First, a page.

The Art of Healing in Palliative Care

By Our Reporter
At the heart of the palliative arts concept is the belief that when we engage in purposeful activity, it can enrich and add meaning to life, even during treatment for a serious illness.
We speak to Ria Thomas, chairperson of ANGSANACare – a fully registered not-for-profit society created as a support service to palliative care for underprivileged paediatric patients and their families.
Thank you for agreeing to participate in this interview. We’d like to begin by asking you to describe the work that ANGSANACare is undertaking, how did this come about?
ANGSANAcare is a registered NGO formed to benefit underprivileged children who are classified as needing palliative care. The psychotherapy services are provided free to these children and to their parents who are also suffering trauma and depression along with their very fragile and frightened children.
ANGSANAcare was formed at the request of doctors working in the field of paediatric palliative care, as this service was not available in Malaysia until then. We utilise the power of art, music and play in therapies that enable patients to work through their fragile emotions and pain without the need for complex language and in the comfort of a fun and engaging environment.
Doctors have witnessed reduction in their patients’ pain, stress levels stabilising and a greater ability in these kids to accept medical treatment and intervention that can be debilitating. Parents have reported that they communicate better when working with their sick children, after sessions with our therapists.
With our therapy, our patients gain confidence, are more positive and engage better with medical staff allowing doctors to give them much needed treatment that can save their lives.
What made you devote so much of your life to palliative care?
My mother, who had given most of her life to social work and volunteerism, was stricken with cancer and passed away at 47, having suffered enormous pain and distress. She was given superb medical care but without any professional support for her emotional and mental anguish at leaving behind a very young family.
So when this request was made of me by the doctors to start an NGO such as ANGSANAcare, I couldn’t imagine a better way for me to give back to society and to follow in my mum’s footsteps.
In your leadership role at ANGSANACare, do you view palliative care as a ‘nice to have’ or a ‘must have’ for hospitals across Malaysia?
I intuitively knew how important these services were when I first started ANGSANAcare. However, once the services were running smoothly, I can say in all confidence that palliative care and its supporting services are vital in every hospital.
The relief, strength, acceptance and calm that we have provided through our care of children and families who are suffering, has proven how important it is to provide mental and emotional support alongside expert medical care.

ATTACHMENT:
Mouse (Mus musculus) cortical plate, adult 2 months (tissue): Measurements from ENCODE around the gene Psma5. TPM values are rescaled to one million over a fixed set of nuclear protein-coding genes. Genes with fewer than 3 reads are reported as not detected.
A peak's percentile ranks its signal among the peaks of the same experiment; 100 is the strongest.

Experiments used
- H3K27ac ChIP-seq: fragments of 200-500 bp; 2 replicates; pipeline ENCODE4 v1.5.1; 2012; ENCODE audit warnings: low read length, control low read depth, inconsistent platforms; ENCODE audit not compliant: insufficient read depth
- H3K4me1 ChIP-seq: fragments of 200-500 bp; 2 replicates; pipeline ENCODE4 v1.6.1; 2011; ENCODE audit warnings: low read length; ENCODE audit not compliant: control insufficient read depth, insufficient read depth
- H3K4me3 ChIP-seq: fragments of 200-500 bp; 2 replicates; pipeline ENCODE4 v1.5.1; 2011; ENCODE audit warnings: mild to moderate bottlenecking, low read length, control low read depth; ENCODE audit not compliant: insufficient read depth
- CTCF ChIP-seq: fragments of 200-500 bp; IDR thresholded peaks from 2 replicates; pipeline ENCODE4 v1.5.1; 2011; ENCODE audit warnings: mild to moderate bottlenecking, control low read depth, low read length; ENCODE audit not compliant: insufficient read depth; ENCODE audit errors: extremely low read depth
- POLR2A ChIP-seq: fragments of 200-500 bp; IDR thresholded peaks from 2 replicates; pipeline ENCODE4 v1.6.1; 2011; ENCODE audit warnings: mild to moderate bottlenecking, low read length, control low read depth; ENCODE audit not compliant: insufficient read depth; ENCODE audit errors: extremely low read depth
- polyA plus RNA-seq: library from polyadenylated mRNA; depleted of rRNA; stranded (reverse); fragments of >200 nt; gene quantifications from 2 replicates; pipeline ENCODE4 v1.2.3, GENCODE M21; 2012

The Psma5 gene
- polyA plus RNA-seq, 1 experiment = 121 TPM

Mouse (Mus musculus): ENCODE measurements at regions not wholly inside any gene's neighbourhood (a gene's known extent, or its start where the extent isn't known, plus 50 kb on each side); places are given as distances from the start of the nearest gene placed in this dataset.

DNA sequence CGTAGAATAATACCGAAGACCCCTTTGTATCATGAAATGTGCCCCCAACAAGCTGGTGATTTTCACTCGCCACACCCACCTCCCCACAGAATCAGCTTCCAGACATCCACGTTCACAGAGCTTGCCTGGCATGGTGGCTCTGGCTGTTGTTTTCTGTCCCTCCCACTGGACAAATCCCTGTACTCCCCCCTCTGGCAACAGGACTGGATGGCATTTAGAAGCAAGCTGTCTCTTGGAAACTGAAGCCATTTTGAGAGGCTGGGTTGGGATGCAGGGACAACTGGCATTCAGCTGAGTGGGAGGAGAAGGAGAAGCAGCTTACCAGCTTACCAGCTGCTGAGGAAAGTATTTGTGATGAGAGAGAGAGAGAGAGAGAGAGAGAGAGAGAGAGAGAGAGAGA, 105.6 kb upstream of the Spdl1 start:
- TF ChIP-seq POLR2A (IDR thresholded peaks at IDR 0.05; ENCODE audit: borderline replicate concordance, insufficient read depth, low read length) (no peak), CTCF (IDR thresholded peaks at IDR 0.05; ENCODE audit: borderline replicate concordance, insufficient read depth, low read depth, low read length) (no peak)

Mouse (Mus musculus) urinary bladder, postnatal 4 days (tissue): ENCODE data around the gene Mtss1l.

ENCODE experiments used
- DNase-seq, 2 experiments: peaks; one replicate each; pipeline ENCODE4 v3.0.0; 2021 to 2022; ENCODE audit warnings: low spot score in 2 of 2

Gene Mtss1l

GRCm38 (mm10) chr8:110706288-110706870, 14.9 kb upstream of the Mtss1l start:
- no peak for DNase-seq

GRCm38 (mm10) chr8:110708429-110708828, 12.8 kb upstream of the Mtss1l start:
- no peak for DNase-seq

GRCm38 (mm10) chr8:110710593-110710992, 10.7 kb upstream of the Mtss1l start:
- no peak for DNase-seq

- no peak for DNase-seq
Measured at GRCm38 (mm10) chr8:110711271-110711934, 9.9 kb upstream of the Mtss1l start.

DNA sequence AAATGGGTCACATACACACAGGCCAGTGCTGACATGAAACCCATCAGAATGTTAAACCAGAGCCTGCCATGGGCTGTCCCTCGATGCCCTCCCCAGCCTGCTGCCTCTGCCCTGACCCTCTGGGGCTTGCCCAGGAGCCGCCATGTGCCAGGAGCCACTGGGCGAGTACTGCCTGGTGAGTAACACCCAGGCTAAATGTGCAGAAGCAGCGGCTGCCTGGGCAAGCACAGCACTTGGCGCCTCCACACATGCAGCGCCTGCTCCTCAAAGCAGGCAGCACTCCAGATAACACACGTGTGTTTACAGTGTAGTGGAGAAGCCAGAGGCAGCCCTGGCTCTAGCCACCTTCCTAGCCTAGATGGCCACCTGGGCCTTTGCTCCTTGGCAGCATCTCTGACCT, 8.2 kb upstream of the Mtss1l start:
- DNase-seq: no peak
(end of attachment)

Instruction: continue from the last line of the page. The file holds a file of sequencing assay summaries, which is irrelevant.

I am also on the Board of the Malaysian Paediatric Palliative Care Association (MAPPAC) and we are doing all we can to expand these services into every Malaysian hospital.
What has been ANGSANACare’s biggest achievement since its inception?
Simply, the complete acceptance among doctors, hospital staff, parents and paediatric patients that ANGSANAcare can improve the lives of the children and families that we serve. The initial resistance we faced was understandable as the patients are very fragile.
Parents felt that their children were better off resting than “indulging” in some art and music classes. It took time for all present in the hospital to understand that these sessions were far from just playing with art or music and greatly improved the child’s pain, acceptance of their condition and the will to continue with medical intervention.
How can members of the public get in touch with ANGSANAcare should they wish to partake in the art therapies you are offering?
Currently, the funds that we have collected are insufficient to spread our services beyond the Paediatric Institute of Malaysia (in HKL). One day we hope that with help from the government and other sponsors, we will be able to set up a centre and mobile therapy services in every state.
What gives you hope for the future?
New Malaysia! With funding from a government that will acknowledge the needs of the most vulnerable children in Malaysia. I also feel that it will soon be recognised that the mortality rates of children in our care have dropped significantly. So that these kinds of services in palliative care are understood to be imperative to a modern society that believes in good mental health as much as a physical one.
For more information on how you can help ANGSANACare, log on to their website at http://www.angsanacare.org/

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